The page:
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Spartan Society Analysis

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Hellenic culture in the Spartan community was that of a humble elite. True Spartan culture is well captured in Xenophon’s work, Spartan Society, as he wrote of how this elitist society viewed not only themselves, but the other countries around them. This work shines light into the three-part worldview of the ancient, Hellenic Spartans of: humanism, idealism, and rationalism. As Xenophon begins to write over the whole of the Spartan society it can be seen how the Spartans lived out the worldview of this Hellenistic society. This living out of the worldview recorded in Xenophon’s, Spartan Society, illustrates their worldview through the noting of Lycurgus’ accomplishments and the contrast of the “other.” Some preliminary study of the authorship,…show more content…
The three aspects of this worldview often when illustrated in historical works, such as in Spartan Society, need to be understood and examined together because of the large amount of overlapping in worldview concepts. For example, the humanistic view of Lycurgus and his many great accomplishments does not only prove the emphasis of human accomplishments as seen in ancient Greek humanism, but as they are often put in contrast to the other countries and described as these ideals that the “other” cannot attain proves to illustrate the idealism present in the worldview of the ancient Spartan people. Lycurgus, as recorded in Spartan Society, also is seen in a rationalistic way of thought. Xenophon will even say, “I certainly admire him and consider him in the highest degree a wise man” (Spartan Society, 166). Lycurgus, the highest of wise men, is the leader, and the man who does not follow the ways of the “others,” but takes the high road and creates the ideal society through his many great accomplishments. The “others” or sometimes referred to as “elsewhere” is mentioned frequently in this account of this great…show more content…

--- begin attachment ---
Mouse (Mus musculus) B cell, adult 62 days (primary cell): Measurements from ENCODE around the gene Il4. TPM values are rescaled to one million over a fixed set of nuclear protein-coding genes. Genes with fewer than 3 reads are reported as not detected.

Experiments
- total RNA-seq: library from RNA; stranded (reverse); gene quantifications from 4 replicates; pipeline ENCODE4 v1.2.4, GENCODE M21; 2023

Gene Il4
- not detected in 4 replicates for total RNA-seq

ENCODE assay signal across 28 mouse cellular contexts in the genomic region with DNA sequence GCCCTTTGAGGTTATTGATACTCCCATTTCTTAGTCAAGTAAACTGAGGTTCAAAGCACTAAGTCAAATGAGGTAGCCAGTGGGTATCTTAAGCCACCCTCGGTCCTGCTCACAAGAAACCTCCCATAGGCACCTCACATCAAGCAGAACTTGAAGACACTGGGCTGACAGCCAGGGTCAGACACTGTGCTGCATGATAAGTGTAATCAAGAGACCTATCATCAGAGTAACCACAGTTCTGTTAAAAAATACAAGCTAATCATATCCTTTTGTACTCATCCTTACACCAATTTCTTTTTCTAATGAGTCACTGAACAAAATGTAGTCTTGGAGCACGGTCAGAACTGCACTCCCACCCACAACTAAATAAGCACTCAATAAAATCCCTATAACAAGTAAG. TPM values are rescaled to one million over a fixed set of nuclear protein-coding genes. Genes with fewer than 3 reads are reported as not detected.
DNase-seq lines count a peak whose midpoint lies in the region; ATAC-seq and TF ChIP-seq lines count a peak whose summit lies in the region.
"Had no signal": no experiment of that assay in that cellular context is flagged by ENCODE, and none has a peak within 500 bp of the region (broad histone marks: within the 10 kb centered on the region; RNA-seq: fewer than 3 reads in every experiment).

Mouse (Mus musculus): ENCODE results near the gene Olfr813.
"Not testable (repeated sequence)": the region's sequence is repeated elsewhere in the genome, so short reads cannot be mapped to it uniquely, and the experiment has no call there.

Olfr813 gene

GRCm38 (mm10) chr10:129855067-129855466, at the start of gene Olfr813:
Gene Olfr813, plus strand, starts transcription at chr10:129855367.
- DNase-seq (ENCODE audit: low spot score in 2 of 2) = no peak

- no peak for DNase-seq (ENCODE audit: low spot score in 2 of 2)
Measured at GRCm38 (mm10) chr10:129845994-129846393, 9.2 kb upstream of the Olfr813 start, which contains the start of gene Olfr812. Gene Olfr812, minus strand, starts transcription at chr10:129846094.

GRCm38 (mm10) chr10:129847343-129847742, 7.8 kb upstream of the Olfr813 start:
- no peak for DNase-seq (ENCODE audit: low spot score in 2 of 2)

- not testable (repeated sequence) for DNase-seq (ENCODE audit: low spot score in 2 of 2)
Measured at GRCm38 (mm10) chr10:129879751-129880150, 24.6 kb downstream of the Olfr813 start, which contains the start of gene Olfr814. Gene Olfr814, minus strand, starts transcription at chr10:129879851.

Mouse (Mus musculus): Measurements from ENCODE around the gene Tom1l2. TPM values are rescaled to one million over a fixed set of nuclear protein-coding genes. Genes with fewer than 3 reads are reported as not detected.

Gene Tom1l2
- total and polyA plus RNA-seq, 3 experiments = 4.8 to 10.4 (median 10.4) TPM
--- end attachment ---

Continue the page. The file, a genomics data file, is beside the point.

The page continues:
Xenophon illustrated this very principle in Spartan Society in nearly every example of the greatness of the society is brought up. First, in describing the very ruler, Lycurgus, as wise and, “not copying the other states, but by deciding on an opposite course to the majority that he made his country outstandingly fortunate” (Spartan Society, 166). This statement is in the opening remarks of the writing and lays the foundation of how Xenophon views the Spartans and more clearly their wise leader, Lycurgus. Throughout the rest of the writing Lycurgus is always placed against and superior to the “others” or the nations referred to as “elsewhere.” This does not have specifics of other countries or people groups, but gives a general idea and concept of the ideal society being Sparta. Xenophon says two times in the middle of the work that the views and practices of Lycurgus are opposite of the majority and even the rest of Greece, but then goes to explain their superiority in the following paragraphs (Spartan Society, 173,174). This work goes to show that humanism, idealism, and rationalism all play a heavy part in the development of Xenophon’s Spartan Society, and also in the development of the people of
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